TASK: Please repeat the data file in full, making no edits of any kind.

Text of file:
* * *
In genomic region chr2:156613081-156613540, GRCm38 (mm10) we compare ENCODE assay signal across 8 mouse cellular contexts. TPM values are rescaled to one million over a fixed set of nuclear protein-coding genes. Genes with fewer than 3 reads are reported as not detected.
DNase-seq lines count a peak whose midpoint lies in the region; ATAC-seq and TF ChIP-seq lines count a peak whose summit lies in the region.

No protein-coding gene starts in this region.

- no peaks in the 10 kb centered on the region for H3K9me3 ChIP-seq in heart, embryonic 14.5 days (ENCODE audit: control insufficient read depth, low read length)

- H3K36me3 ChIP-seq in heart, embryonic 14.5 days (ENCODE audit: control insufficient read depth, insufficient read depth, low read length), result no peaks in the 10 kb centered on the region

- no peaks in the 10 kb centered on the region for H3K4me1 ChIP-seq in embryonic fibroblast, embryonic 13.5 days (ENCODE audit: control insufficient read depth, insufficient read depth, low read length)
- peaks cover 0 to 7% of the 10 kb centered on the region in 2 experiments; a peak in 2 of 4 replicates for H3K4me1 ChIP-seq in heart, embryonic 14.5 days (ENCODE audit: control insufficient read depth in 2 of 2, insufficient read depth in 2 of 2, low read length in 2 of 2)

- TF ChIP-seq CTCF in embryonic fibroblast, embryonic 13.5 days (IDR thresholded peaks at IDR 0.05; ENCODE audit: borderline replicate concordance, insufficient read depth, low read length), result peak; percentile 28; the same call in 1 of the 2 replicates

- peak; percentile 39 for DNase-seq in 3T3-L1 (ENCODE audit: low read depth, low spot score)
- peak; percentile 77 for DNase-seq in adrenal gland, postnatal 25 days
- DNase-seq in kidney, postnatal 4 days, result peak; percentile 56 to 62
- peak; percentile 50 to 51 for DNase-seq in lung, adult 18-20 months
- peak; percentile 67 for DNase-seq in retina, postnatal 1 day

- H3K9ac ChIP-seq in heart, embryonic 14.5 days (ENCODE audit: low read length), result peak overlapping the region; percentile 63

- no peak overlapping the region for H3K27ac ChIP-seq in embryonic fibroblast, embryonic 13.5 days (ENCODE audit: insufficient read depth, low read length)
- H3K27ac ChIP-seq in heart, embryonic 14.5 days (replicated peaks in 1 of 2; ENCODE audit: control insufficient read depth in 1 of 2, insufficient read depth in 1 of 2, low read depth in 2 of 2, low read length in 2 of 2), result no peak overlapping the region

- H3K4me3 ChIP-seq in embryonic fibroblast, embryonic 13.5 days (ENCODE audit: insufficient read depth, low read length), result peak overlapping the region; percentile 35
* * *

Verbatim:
In genomic region chr2:156613081-156613540, GRCm38 (mm10) we compare ENCODE assay signal across 8 mouse cellular contexts. TPM values are rescaled to one million over a fixed set of nuclear protein-coding genes. Genes with fewer than 3 reads are reported as not detected.
DNase-seq lines count a peak whose midpoint lies in the region; ATAC-seq and TF ChIP-seq lines count a peak whose summit lies in the region.

No protein-coding gene starts in this region.

- no peaks in the 10 kb centered on the region for H3K9me3 ChIP-seq in heart, embryonic 14.5 days (ENCODE audit: control insufficient read depth, low read length)

- H3K36me3 ChIP-seq in heart, embryonic 14.5 days (ENCODE audit: control insufficient read depth, insufficient read depth, low read length), result no peaks in the 10 kb centered on the region

- no peaks in the 10 kb centered on the region for H3K4me1 ChIP-seq in embryonic fibroblast, embryonic 13.5 days (ENCODE audit: control insufficient read depth, insufficient read depth, low read length)
- peaks cover 0 to 7% of the 10 kb centered on the region in 2 experiments; a peak in 2 of 4 replicates for H3K4me1 ChIP-seq in heart, embryonic 14.5 days (ENCODE audit: control insufficient read depth in 2 of 2, insufficient read depth in 2 of 2, low read length in 2 of 2)

- TF ChIP-seq CTCF in embryonic fibroblast, embryonic 13.5 days (IDR thresholded peaks at IDR 0.05; ENCODE audit: borderline replicate concordance, insufficient read depth, low read length), result peak; percentile 28; the same call in 1 of the 2 replicates

- peak; percentile 39 for DNase-seq in 3T3-L1 (ENCODE audit: low read depth, low spot score)
- peak; percentile 77 for DNase-seq in adrenal gland, postnatal 25 days
- DNase-seq in kidney, postnatal 4 days, result peak; percentile 56 to 62
- peak; percentile 50 to 51 for DNase-seq in lung, adult 18-20 months
- peak; percentile 67 for DNase-seq in retina, postnatal 1 day

- H3K9ac ChIP-seq in heart, embryonic 14.5 days (ENCODE audit: low read length), result peak overlapping the region; percentile 63

- no peak overlapping the region for H3K27ac ChIP-seq in embryonic fibroblast, embryonic 13.5 days (ENCODE audit: insufficient read depth, low read length)
- H3K27ac ChIP-seq in heart, embryonic 14.5 days (replicated peaks in 1 of 2; ENCODE audit: control insufficient read depth in 1 of 2, insufficient read depth in 1 of 2, low read depth in 2 of 2, low read length in 2 of 2), result no peak overlapping the region

- H3K4me3 ChIP-seq in embryonic fibroblast, embryonic 13.5 days (ENCODE audit: insufficient read depth, low read length), result peak overlapping the region; percentile 35